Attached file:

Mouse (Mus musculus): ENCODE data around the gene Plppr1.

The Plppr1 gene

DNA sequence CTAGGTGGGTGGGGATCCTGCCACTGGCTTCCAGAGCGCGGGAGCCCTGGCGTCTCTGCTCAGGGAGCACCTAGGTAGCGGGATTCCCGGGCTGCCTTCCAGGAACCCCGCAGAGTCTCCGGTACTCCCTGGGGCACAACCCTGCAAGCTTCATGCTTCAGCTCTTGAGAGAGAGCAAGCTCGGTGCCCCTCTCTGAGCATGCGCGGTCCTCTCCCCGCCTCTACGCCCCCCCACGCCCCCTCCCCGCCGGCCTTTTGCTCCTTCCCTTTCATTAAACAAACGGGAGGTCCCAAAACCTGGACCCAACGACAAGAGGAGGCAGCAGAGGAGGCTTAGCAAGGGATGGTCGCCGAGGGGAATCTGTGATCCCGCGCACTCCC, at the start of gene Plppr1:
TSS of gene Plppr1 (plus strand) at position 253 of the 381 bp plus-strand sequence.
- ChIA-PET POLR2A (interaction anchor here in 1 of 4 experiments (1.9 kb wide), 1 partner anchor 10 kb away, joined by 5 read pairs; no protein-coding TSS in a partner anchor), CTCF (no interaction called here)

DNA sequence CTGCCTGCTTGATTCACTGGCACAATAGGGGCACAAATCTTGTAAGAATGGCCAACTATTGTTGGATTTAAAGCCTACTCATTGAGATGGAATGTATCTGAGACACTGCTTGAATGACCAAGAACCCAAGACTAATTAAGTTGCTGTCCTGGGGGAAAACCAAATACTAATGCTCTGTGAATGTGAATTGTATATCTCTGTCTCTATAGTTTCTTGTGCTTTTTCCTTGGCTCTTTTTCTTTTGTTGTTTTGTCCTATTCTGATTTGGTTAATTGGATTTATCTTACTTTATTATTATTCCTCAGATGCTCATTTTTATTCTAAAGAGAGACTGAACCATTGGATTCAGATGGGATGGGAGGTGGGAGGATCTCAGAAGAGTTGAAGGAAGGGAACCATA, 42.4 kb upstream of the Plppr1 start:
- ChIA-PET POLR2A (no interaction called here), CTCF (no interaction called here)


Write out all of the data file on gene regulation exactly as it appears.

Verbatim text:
Mouse (Mus musculus): ENCODE data around the gene Plppr1.

The Plppr1 gene

DNA sequence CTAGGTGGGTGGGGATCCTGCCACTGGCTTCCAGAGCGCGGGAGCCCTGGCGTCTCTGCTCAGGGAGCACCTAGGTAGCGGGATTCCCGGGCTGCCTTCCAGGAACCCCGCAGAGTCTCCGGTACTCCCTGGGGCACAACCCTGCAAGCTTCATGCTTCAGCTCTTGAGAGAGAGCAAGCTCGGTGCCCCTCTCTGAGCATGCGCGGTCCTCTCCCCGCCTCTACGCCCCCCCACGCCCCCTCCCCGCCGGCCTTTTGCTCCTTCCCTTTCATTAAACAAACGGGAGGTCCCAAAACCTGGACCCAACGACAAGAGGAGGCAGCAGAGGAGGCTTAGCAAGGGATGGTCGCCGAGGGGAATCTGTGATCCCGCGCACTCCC, at the start of gene Plppr1:
TSS of gene Plppr1 (plus strand) at position 253 of the 381 bp plus-strand sequence.
- ChIA-PET POLR2A (interaction anchor here in 1 of 4 experiments (1.9 kb wide), 1 partner anchor 10 kb away, joined by 5 read pairs; no protein-coding TSS in a partner anchor), CTCF (no interaction called here)

DNA sequence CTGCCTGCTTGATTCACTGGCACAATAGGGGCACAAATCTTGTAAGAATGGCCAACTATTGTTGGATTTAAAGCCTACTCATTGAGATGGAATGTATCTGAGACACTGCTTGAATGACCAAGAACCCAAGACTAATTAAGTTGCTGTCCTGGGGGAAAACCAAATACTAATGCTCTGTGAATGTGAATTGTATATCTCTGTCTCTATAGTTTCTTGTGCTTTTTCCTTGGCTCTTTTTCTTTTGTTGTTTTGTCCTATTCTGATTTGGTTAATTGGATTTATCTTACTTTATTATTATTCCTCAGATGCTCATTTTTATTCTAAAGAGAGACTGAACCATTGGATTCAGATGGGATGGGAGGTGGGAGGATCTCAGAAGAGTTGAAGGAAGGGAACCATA, 42.4 kb upstream of the Plppr1 start:
- ChIA-PET POLR2A (no interaction called here), CTCF (no interaction called here)